This year’s climate negotiations brought an unprecedented number of activists, NGOs, businesses, academics and people of every age together to drive action on climate change. While there were many calls to action, one of the most exciting was the recognition that education, one of the last bastions of the old approach, is moving forward on climate change.
Earthday.org is leading a growing call for every school in the world to have integrated, assessed climate and environmental education with a strong civic engagement component. As Earthday.org President Kathleen Rogers says, “With the proper tools, knowledge, and attitudes, this will enable the next generation to develop into informed and engaged environmental stewards, capable of tackling climate demands.” To do any less is to fail to equip our children with the resilience and knowledge that they need to thrive in an evolving world.
The UK’s Education Secretary Nadhim Zahawi announced a new draft strategy to implement climate education in the UK. He said, “Teachers will be supported to deliver world-leading climate change education through a model science curriculum, which will be in place by 2023, to teach children about nature and their impact on the world around them.”
In the UK, children and young people will also be encouraged to get involved in the natural world by increasing biodiversity in the grounds of their nursery, school or college by taking small steps like installing bird feeders. They will be able to upload their data onto a new, virtual National Education Nature Park – which will allow them to track their progress against other schools in the country, increase their knowledge of different species and develop skills in biodiversity mapping.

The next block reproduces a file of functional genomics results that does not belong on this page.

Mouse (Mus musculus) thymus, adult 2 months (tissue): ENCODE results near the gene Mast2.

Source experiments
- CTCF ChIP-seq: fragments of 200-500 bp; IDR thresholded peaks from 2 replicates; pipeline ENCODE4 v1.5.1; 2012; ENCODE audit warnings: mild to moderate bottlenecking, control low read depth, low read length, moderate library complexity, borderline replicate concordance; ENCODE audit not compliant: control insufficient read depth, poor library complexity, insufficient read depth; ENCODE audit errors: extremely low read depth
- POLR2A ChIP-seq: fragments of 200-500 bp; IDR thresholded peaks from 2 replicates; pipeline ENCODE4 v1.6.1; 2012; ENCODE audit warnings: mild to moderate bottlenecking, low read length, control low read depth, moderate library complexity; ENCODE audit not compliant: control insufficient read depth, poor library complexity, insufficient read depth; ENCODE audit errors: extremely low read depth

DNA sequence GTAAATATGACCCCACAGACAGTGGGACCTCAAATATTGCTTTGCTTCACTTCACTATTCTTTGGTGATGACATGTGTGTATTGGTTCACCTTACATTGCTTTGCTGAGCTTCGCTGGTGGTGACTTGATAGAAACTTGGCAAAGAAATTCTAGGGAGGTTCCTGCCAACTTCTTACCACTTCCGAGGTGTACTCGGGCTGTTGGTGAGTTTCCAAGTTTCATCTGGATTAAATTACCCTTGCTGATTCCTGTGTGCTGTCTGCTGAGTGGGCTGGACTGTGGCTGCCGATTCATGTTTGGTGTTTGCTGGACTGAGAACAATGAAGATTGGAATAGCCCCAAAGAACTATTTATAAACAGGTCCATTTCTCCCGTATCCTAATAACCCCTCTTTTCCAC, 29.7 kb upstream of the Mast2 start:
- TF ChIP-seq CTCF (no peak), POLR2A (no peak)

This is a great start but, like so many issues, the government seems to have missed the point. Climate change is about so much more than science and sustainability means thinking for the long term, thinking about complexity, thinking in a systems way and understanding the importance of actions and consequences. Science is critical and fundamental but teaching in such a siloed approach is exactly what we need to avoid. Climate change is about science, technology, policy but its also about people, justice, equity and the next generation. We need to learn to think in different ways about our relationship with nature, our relationship with each other and our relationship with ourselves.
We need to help children build their own resilience in a changing world. Eco-anxiety is on the increase and we need to find ways to support children to manage their fears. That means helping them to think about the world in new ways, and finding ways of empowering them to take action and be present in their own world in their own way.
At COP26 this year there were children everywhere, activists, journalists, strikers. It’s the young that are going to bear the brunt of what’s coming and its only right we do something about it. We need to stop using fossil fuels, but what right do countries that have been exploiting fossil fuels for centuries to drive growth have to tell developing countries that they can’t use the same approach to bring their populations out of poverty. We can’t just demand action, we have to find ways of making it fair.
Critical thinking is a skill that will help children understand the complexity of what is to be faced. Our lesson plan the Knotty Tree helps to work through some of the complexities of use and responsibilities and we hope you find it useful. In the coming year we’re going to provide further tools and resources to help you address climate and sustainability issues and, as ever, help you support the children around you in becoming creative, critical and compassionate thinkers. A generation that could do things better than we have.
Download the climate change worksheet here to help children understand the importance of tolerance.
Tolerance Day video assembly here, with James Bridge, chief executive and Secretary General of UNESCO UK